The best investment I ever made was buying that $140 dollar harbor freight trailer.

Here is the TI on the trailer ready to go out.
Image

Here is the back half of the two piece trailer (that can be used as a beach cart by detaching the two 1" aluminum tubes that just clip to the frame.
Image

Here is the front half of the trailer (which would stay with the car, or break down and stuff into the back of the car.
Image

Here is a shot of the whole trailer. The extra aluminum and fittings cost me another $150 dollars or so, I got everything at Lowes or Home Depot, and it took a weekend of my time to build. I'm sure some of the steel framing will need to be replaced with aluminum once it rusts out (another $100 of aluminum), but it's been going strong for about a year now with no issues (every weekend I'm out with it)
Image

I made my spray skirts so they fold over the bow and hold all the sails and rigging down on the highway, works really well.

The way I figure things, by the time you get a cart big enough to haul a fully rigged TI around, it gets too large to bring along in the boat anyway (like the big Hobie cart that's like a Cat Trax for example), so why not just make my trailer in two pieces and do the same thing (work as both a trailer and a beach cart), a lot cheaper as well. I leave the back half of the trailer at beachside just like they do with the regular Cat Trax trailers for the regular Hobie Cats, theirs usually at least a half dozen of them just sitting on the beach where I typically launch next to Sarasota Sailing Squadron. If I had the big Hobie cart, that's what I would be doing anyway.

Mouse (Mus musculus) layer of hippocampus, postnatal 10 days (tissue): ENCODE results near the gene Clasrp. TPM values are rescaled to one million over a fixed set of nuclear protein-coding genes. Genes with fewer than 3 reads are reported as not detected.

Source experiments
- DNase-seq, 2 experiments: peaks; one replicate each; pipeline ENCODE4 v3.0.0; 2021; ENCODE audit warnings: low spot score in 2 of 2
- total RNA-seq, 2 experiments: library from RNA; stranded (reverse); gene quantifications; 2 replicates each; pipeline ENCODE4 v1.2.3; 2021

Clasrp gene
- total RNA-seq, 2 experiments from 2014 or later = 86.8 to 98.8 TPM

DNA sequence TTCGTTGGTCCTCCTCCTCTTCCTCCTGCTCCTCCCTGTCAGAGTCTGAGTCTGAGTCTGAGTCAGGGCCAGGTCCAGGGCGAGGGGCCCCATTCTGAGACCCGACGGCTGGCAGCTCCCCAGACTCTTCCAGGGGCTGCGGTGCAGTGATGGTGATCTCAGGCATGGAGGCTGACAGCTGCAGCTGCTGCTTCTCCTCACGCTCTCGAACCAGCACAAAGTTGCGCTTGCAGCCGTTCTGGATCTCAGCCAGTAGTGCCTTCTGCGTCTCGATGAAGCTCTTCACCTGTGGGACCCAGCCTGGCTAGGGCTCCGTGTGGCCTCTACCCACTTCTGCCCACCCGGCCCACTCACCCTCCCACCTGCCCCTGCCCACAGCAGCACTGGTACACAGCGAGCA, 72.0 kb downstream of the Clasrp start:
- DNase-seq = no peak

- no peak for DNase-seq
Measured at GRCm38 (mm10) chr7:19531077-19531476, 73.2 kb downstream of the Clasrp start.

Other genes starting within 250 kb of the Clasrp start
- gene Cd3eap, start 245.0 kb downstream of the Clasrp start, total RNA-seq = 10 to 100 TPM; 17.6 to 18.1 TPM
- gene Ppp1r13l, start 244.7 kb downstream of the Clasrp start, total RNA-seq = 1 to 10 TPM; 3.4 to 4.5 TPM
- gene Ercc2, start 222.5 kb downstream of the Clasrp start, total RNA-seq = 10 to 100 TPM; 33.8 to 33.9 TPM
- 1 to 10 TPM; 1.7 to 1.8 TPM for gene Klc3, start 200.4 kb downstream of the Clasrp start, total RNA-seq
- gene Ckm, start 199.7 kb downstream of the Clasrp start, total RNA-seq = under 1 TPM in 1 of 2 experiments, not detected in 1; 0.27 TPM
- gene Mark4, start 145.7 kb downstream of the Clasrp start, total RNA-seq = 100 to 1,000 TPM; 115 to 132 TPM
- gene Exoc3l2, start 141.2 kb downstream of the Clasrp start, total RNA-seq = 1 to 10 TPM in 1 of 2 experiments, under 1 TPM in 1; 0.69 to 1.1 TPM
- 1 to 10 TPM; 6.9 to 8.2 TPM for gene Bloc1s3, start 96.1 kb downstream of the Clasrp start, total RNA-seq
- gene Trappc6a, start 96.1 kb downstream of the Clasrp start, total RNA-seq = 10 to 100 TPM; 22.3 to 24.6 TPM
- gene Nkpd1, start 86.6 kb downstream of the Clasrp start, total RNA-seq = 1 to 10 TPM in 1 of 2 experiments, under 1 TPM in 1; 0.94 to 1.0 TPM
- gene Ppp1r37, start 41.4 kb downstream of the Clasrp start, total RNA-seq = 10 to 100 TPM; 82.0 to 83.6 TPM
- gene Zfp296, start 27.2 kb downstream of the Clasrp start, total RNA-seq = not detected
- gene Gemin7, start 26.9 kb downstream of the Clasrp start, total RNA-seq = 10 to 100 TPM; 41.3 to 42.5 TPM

Hope this gives you some ideas
Bob


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PostPosted: Wed Jan 01, 2014 3:59 pm 
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Thanks Bob, you have a great trailer setup. I was referring in my question to your idea of using foam-filled plastic bags/sleeves for cradles under the boat, earlier in this forum. I should have explained myself better... You seem to refer to a foam filled tire for the cart?
Cheers
Ed


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PostPosted: Thu Jan 02, 2014 8:05 am 
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Location: sarasota,fl
Ed:
My mistake, yes I was thinking you were asking about filling the air filled trax II tires with foam (which only worked marginally).
After reading back now I remember what we talked about. You might have to put slits on the bottom side of the tube to allow air to get inside. Actually that foam sticks to pretty much anything, so the foam oozing out the slits might help hold the tube down to the board. The slits would also be a good way to shoot the foam in. I think what I would try to do is get the tube, cut small slits on the underside about every 6 inches apart, reach into the slit with a staple gun and staple the rubber down to the wood. (one or two staples on each side of the slit). I would then shoot the foam from a tube into all the slits. Before the foam sets up, you place the boat onto the tube, and let it sit overnight. Once the foam is dry the excess foam can be peeled away easily.